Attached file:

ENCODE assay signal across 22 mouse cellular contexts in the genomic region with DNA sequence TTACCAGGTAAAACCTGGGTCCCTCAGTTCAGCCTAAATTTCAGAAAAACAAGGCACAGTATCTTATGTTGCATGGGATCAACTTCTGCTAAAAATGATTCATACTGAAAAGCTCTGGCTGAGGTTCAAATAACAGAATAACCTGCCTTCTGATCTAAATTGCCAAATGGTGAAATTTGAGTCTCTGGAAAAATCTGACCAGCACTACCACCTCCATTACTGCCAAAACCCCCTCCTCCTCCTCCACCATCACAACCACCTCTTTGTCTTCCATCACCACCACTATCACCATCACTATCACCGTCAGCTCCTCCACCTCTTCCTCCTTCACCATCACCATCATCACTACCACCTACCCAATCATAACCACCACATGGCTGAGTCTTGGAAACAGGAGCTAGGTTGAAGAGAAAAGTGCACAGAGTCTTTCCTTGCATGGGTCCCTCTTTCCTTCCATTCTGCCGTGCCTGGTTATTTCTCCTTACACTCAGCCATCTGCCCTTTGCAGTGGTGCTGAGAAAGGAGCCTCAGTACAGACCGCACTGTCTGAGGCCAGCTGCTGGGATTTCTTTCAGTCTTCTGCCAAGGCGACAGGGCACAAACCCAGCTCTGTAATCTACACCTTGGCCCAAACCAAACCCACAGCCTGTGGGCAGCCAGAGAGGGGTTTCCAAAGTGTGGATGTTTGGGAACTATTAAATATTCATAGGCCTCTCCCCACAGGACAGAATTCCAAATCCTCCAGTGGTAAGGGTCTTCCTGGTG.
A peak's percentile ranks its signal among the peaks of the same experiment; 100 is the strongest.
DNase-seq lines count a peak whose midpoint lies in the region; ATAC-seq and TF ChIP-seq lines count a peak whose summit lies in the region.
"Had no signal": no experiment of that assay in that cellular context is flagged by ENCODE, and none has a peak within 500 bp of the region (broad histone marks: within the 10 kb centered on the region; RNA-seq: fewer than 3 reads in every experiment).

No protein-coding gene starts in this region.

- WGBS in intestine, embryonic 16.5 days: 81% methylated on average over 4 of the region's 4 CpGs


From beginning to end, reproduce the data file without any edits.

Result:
ENCODE assay signal across 22 mouse cellular contexts in the genomic region with DNA sequence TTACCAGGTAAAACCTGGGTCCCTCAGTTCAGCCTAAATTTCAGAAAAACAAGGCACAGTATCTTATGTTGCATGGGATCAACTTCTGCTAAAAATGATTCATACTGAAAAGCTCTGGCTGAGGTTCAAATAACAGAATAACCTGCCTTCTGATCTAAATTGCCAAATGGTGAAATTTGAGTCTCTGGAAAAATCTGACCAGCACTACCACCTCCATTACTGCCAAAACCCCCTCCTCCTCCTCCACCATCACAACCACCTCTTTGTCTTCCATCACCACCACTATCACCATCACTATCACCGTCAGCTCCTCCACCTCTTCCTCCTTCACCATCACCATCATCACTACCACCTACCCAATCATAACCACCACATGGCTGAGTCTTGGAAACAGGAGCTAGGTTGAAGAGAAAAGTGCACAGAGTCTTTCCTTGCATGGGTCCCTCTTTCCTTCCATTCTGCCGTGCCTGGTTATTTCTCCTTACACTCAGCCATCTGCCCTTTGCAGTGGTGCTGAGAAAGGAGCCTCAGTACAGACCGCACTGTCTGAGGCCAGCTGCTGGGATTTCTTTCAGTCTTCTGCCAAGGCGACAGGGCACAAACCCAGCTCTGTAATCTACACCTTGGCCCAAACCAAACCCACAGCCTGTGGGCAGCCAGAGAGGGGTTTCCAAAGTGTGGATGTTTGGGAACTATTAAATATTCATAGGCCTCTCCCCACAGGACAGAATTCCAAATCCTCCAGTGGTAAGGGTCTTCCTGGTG.
A peak's percentile ranks its signal among the peaks of the same experiment; 100 is the strongest.
DNase-seq lines count a peak whose midpoint lies in the region; ATAC-seq and TF ChIP-seq lines count a peak whose summit lies in the region.
"Had no signal": no experiment of that assay in that cellular context is flagged by ENCODE, and none has a peak within 500 bp of the region (broad histone marks: within the 10 kb centered on the region; RNA-seq: fewer than 3 reads in every experiment).

No protein-coding gene starts in this region.

- WGBS in intestine, embryonic 16.5 days: 81% methylated on average over 4 of the region's 4 CpGs